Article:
The patients’ mean of real sleep h was 6.71 ± 1.45. In response to the question “During the past month, how would you rate your sleep quality overall?” 15.7% of the patients reported their sleep quality good, 61% relatively good, 19.3% relatively bad, and 3.9% very bad. Moreover, about 23.1% of the patients reported their real sleep h below 5 h, and 10.4% more than 9 h.

In univariate analysis, people in age group 50-59 were more frequently reported to be poor sleepers followed by those in age group 60 and over; the same was true for women than men; however, the associations were not statistically significant. Poor sleep quality decreased as education level increased. In other words, the number of poor sleepers was the highest among illiterate study participants. Poor sleep was more common in married, low income and not-working study population (Table 2). In regard with lifestyle and diabetes care measures, people with diabetes with longer duration of disease (> 6 years), complications, and those with high level of cholesterol were more likely to report poor sleep quality. Hypertension, poor glycemic control (HbA1C level ≥ 7), BMI, smoking and treatment option were not significantly associated with sleep quality. Study participants with higher score of psychological distress were more likely to be poor sleepers compared to those with no distress. Poor sleep quality increased as the score of psychological distress increased (P value < 0.001).

Table 2 Quality of sleep among diabetic patients by socio-demographic and clinical factors, 2014-2015, Northwest of Iran n (%).
CharacteristicsTotalPQSI5 (good sleepers)PQSI > 5 (poor sleepers)P value1
Age group (yr)0.136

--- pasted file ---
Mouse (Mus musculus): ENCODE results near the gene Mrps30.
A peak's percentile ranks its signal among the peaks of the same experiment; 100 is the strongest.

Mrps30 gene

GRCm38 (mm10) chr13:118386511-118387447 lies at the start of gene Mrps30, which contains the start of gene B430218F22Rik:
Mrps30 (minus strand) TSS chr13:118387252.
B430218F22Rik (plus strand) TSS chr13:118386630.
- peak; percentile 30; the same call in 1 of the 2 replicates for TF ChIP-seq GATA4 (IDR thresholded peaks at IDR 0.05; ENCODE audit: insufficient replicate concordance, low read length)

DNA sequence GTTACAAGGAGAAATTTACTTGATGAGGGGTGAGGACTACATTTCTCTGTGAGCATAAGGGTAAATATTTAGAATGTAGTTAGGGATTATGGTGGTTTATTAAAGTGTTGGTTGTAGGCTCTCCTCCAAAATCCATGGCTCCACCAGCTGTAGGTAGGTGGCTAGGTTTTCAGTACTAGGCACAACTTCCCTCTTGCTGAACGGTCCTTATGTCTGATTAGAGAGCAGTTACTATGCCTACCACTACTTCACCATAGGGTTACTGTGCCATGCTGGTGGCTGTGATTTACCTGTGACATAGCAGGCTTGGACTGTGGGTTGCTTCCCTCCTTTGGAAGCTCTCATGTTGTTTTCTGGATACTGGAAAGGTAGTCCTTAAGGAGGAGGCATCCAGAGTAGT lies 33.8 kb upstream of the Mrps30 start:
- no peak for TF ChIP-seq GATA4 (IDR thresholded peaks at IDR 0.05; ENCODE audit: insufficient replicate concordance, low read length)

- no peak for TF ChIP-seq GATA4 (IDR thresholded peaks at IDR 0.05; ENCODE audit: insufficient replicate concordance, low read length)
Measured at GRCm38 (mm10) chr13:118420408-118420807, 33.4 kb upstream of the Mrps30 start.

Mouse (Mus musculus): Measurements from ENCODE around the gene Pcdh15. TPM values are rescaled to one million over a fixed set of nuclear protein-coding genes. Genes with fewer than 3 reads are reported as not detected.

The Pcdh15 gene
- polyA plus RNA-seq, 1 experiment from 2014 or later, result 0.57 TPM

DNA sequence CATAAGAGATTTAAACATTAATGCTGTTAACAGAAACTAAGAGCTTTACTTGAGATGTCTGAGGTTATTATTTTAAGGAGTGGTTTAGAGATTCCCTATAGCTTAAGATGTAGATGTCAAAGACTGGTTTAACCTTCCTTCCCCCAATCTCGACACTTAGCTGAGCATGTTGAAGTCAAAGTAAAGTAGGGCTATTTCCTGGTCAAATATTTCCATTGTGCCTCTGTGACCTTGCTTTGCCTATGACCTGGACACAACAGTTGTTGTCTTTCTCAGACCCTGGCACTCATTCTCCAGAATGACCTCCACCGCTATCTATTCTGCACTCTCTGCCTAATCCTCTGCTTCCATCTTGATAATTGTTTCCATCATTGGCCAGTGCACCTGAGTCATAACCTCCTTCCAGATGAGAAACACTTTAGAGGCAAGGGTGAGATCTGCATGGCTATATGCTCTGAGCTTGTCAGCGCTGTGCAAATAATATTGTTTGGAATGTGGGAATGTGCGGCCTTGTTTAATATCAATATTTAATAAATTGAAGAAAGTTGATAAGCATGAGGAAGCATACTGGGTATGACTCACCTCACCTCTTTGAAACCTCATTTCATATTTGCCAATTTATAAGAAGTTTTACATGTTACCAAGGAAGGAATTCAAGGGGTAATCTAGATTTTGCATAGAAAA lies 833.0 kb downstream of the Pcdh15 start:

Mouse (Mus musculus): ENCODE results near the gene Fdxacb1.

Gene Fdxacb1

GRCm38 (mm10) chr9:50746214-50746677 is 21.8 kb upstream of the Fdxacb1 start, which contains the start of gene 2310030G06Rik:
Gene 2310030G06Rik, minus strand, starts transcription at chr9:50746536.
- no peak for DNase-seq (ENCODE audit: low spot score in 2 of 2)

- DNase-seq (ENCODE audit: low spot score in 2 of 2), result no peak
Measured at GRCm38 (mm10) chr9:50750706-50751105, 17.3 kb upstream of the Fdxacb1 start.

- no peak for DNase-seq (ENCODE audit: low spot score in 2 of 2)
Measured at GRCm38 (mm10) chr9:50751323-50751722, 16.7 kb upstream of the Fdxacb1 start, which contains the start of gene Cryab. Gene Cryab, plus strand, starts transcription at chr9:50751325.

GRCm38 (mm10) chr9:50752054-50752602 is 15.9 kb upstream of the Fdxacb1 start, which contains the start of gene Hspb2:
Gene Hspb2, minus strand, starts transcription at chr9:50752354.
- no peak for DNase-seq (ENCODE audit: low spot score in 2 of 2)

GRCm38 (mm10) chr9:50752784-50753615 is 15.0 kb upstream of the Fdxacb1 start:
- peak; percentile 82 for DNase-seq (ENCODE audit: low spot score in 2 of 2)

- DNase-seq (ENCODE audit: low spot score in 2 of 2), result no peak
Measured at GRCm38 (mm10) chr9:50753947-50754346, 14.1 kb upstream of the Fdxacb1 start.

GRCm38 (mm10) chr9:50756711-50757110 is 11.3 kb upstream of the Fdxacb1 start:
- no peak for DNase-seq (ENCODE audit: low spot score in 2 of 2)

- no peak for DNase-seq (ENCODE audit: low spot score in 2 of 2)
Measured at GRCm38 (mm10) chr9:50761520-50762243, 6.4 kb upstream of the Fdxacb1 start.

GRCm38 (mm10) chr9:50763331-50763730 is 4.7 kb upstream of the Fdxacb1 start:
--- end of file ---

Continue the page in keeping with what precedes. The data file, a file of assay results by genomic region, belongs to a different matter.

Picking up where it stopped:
< 506848 (70.6)20 (29.4)
50-5911363 (55.8)50 (44.2)
≥ 607547 (62.7)28 (37.3)
Sex0.294
Male7550 (66.7)25 (33.3)
Female181108 (59.7)73 (40.3)
Education0.518
Illiterate12774 (58.3)53 (41.7)
Primary school7045 (64.3)25 (35.7)
Secondary school and higher5939 (66.1)20 (33.9)
Income0.662
Low (< 500)15193 (61.6)58 (38.4)
Acceptable6035 (58.3)25 (41.7)
Marital status0.96
Married227136 (59.9)91 (40.1)
Single/divorced/widow2922 (68.2)7 (31.8)
Occupation0.552
In-paid work4127 (65.9)14 (34.1)
Not working215131 (60.1)84 (39.1)
Duration of disease (yr)0.003
< 611482 (71.9)32 (28.1)
≥ 614075 (53.6)65 (46.4)
Complications0.013
No13492 (68.7)42 (31.3)
Yes11863 (63.4)55 (46.6)
Smoking0.18
Yes199 (47.4)10 (52.6)
No232146 (62.9)86 (37.1)
BMI0.84
< 254932 (65.3)17 (34.7)
25-29.910161 (59.4)40 (39.6)
≥ 3010665 (61.3)41 (38.7)
HbA1C0.882
< 79157 (62.6)34 (37.4)
≥ 7165101 (61.2)64 (38.8)
Hypertension0.089
Controlled8156 (69.1)25 (30.9)
Uncontrolled14986 (57.7)63 (42.3)
Total cholesterol0.016
Desirable205134 (65.4)71 (34.6)
≥ 2405124 (47.1)27 (52.9)
Psychological distress (K10)< 0.001
No8867 (76.1)21 (23.9)
Mild8554 (63.5)31 (36.5)
Moderate4622 (47.8)24 (52.2)
Severe3715 (40.5)22 (59.5)
Treatment option0.584
Oral medication14991 (61.1)58 (38.9)
Insulin + oral OR Insulin7444 (59.5)30 (40.5)
Other3323 (69.7)10 (30.3)

In multivariate logistic regression model, only duration of disease, age, cholesterol level, and psychological distress were remained as independent predictors of sleep quality (Table 3). Relative to younger age group, the middle-aged people with T2DM were twice more likely to be poor sleeper. The adjusted OR was 2.03 (95%CI: 1.01-4.08) for age group 50-59 years. Those with longer duration of diabetes were about 1.8 times more likely to report poor quality of sleep than those with shorter period of disease (ORadj = 1.77, 95%CI: 0.98-3.13). Study participants with cholesterol level ≥ 240 mg/dL were about twice more likely to be poor sleeper compared to those with desirable level of cholesterol (ORadj = 1.99, 95%CI: 1.01-3.94). The odds of being poor sleeper increased as the level of distress increased (1.84-4.09); with the highest level in those with severe psychological distress compared to those with no distress (ORadj = 4.09, 95%CI: 1.71-9.77).

Table 3 Predictors of sleep quality among diabetic patients (outcome poor sleeper vs good sleepers).
CharacteristicsOR crude (95%CI)OR adjusted (95%CI)
Age group (yr)
< 50RefRef
50-591.905 (1.004-3.613)2.033 (1.014-4.077)
≥ 601.430 (0.709-2.881)1.223 (0.561-2.668)
P value0.1390.097